Thanks very much for the information.
A lot depends on whether the condition of the tyres contributed to the accident. Currently, the legal limit for tread depth is 1.6 mm In a continuous band around the central three-quarter is of the tyre.
The limit used to be 1 mm.
However a tyre doesn’t suddenly become dangerous when the tread depth is 1.5 mm.
There is commentary that on a dry road the tread makes very little difference whereas on a wet road it can make an awful lot of difference. Bear in mind that the tread grooves carry away water so the road is damp, rather than wet, the tread depth may not even be a contributing factor to an accident.
So what is central to this is whether the tread depth was a contributing factor to an accident.
There is another issue here and that is that the majority of policies have a condition that the car must be in roadworthy condition and it had two illegal tyres, then it is not in roadworthy condition and the insurance company will always try to worm their way out of paying.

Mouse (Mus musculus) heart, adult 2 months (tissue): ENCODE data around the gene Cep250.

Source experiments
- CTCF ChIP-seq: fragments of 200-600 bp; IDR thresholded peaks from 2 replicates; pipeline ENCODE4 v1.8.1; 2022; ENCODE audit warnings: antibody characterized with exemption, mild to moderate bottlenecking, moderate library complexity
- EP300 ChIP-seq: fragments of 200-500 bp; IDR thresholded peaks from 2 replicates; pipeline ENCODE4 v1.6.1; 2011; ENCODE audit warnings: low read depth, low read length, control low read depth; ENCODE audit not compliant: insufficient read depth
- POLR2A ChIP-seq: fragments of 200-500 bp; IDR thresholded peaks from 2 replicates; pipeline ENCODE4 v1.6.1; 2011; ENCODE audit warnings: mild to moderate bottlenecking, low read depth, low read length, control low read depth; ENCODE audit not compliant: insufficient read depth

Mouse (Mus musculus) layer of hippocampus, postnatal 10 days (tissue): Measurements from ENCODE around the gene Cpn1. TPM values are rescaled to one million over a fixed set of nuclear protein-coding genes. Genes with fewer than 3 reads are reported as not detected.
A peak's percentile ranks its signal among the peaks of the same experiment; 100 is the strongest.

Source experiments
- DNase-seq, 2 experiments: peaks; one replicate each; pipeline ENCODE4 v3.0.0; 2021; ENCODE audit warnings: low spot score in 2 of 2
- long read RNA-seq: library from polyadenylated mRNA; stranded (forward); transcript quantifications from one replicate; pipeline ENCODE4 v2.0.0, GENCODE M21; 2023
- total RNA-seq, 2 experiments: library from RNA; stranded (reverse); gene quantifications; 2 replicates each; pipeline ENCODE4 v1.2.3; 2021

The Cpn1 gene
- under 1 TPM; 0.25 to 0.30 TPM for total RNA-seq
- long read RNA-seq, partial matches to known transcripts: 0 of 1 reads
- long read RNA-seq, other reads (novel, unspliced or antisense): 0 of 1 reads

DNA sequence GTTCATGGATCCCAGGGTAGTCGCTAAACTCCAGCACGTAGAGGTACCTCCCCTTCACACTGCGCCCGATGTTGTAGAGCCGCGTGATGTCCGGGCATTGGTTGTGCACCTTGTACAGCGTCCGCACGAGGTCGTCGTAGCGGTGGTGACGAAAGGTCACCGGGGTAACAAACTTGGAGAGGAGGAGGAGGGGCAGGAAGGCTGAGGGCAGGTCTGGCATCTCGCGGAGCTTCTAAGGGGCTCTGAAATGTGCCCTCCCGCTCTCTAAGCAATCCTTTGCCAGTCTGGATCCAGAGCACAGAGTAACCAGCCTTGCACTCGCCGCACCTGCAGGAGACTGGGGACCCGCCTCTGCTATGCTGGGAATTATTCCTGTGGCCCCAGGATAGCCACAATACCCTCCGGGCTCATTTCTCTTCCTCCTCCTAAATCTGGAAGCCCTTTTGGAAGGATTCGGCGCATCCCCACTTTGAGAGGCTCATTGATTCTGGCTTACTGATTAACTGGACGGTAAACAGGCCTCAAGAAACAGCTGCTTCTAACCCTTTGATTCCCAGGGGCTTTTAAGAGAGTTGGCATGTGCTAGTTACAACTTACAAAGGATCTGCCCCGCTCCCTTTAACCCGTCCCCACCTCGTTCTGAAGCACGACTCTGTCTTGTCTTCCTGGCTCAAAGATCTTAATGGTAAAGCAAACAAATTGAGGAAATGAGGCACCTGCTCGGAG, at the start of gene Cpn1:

If you believe that the tyres were not a contributing factor and the insurance company will not pay out, then make a complaint to the Financial Ombudsman Service.
You need a forensic accident investigator and/or tyre specialist to give you a report if it supports the point of view that the condition of the tyres was not a contributing factor.
If you have camera footage and they know that you have camera footage they can apply to court to make you disclose it. If you are using it to help you, then you will need to disclose it in good time in any event.
Can I clarify anything for you?